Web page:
Get new posts by email:

How to Use this Blog

BOOZHOO! We've amassed tons of information and important history on this blog since 2010. If you have a keyword, use the search box below. Also check out the reference section above. If you have a question or need help searching, use the contact form at the bottom of the blog.

We want you to use BOOKSHOP! (the editor will earn a small amount of money or commission. (we thank you) (that is our disclaimer statement)

This is a blog. It is not a peer-reviewed journal, not a sponsored publication... WE DO NOT HAVE ADS or earn MONEY from this website. The ideas, news and thoughts posted are sourced… or written by the editor or contributors.

EMAIL ME: (outlook email is gone)


Monday, January 29, 2024

The Tribal Training and Certification Partnership at UMD trains social workers who work with Native American families

The Tribal Training and Certification Partnership at UMD trains social workers who work with Native American families.

In 1978, Congress passed the Indian Child Welfare Act (ICWA) in response to Native American children being removed from their homes and placed in foster care at disproportionate rates.  Despite regulation, those rates have remained high.  Today in Minnesota, Native children are still 16 times more likely than white children to be placed in foster care.

To address the issue, a two-day training program on ICWA was formed at UMD: The Tribal Training and Certification Partnership (TTCP) trains incoming and current child protection workers in Minnesota to work with Native families better. “Since January of 2020, we have trained about 1600 county social workers,” said Larissa Littlewolf, associate director of the TTCP, and member of the Turtle Clan and Leech Lake Band of Ojibwe.

The training is part of the Minnesota Child Welfare Training Academy. It begins with a historical context of the US government's interactions with Native families that have led to decades of trauma, followed by lessons on how to comply with ICWA. Eventually, all county social workers in Minnesota who work with child protection cases will be mandated to go through the training.

“We’re really working on the spirit of ICWA,” Littlewolf said. “Building relationships with families, meeting them where they’re at.”

Related articles:

Preserving Native families
Transforming child welfare
Using an indigenous lens
Federal grant to train tribal child welfare workers
Heart work: Training social workers to keep Native children home (MPR story)

No comments:

Post a Comment

Please: Share your reaction, your thoughts, and your opinions. Be passionate, be unapologetic. Offensive remarks will not be published. We are getting more and more spam. Comments will be monitored.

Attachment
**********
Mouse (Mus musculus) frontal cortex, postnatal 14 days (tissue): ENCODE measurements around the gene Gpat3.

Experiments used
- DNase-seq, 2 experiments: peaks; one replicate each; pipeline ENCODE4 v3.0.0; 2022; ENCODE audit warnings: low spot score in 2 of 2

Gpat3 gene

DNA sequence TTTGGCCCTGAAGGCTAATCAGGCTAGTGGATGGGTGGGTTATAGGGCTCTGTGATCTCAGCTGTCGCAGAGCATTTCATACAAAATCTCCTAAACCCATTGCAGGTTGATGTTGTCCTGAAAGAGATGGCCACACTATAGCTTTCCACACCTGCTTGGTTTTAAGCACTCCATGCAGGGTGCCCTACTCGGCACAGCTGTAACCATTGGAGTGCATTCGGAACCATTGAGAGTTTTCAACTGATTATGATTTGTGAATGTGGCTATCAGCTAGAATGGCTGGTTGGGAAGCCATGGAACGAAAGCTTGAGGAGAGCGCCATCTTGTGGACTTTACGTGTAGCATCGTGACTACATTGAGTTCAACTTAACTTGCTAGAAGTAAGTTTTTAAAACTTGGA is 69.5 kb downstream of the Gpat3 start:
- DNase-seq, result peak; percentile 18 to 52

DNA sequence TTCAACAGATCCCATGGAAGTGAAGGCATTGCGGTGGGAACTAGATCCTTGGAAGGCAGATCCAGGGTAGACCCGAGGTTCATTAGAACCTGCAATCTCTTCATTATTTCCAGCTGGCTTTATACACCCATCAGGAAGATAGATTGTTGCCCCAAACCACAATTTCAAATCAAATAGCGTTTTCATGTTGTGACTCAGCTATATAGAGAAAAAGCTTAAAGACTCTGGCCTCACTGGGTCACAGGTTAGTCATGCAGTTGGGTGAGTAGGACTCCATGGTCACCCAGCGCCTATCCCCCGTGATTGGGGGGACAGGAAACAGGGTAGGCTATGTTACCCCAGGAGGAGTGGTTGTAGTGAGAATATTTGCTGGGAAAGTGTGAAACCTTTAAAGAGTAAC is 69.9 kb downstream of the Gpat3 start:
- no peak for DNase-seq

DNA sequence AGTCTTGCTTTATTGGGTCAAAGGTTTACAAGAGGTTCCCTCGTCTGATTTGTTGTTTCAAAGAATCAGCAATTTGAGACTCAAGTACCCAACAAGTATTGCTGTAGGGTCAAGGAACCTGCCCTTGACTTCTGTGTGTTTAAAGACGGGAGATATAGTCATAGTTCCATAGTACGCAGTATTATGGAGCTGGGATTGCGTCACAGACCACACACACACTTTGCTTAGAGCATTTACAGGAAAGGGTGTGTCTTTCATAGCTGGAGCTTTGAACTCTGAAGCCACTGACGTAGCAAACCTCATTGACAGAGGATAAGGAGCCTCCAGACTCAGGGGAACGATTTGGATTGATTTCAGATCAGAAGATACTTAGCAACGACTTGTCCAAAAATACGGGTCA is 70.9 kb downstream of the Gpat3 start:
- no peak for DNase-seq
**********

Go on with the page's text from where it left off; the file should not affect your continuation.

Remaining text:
Use the comment form at the bottom of this website which is private and sent direct to Trace.

Wilfred Buck Tells The Story Of Mista Muskwa

Happy Visitors!

They Took Us Away

They Took Us Away
click image to see more and read more

Blog Archive

Most READ Posts


You are not alone

You are not alone

To Veronica Brown

Veronica, we adult adoptees are thinking of you today and every day. We will be here when you need us. Your journey in the adopted life has begun, nothing can revoke that now, the damage cannot be undone. Be courageous, you have what no adoptee before you has had; a strong group of adult adoptees who know your story, who are behind you and will always be so.

Diane Tells His Name

click photo

60s Scoop Survivors Legal Support


Lost Birds on Al Jazeera Fault Lines

Lost Birds on Al Jazeera Fault Lines
click to read and listen about Trace, Diane, Julie and Suzie


As the single largest unregulated industry in the United States, adoption is viewed as a benevolent action that results in the formation of “forever families.”
The truth is that it is a very lucrative business with a known sales pitch. With profits last estimated at over $1.44 billion dollars a year, mothers who consider adoption for their babies need to be very aware that all of this promotion clouds the facts and only though independent research can they get an accurate account of what life might be like for both them and their child after signing the adoption paperwork.


Original Birth Certificate Map in the USA

Why tribes do not recommend the DNA swab

Rebecca Tallbear entitled: “DNA, Blood, and Racializing the Tribe”, bearing out what I only inferred:

Detailed discussion of the Bering Strait theory and other scientific theories about the population of the modern-day Americas is beyond the scope of this essay. However, it should be noted that Indian people have expressed suspicion that DNA analysis is a tool that scientists will use to support theories about the origins of tribal people that contradict tribal oral histories and origin stories. Perhaps more important,the alternative origin stories of scientists are seen as intending to weaken tribal land and other legal claims (and even diminish a history of colonialism?) that are supported in U.S. federal and tribal law. As genetic evidence has already been used to resolve land conflicts in Asian and Eastern European countries, this is not an unfounded fear.

Google Followers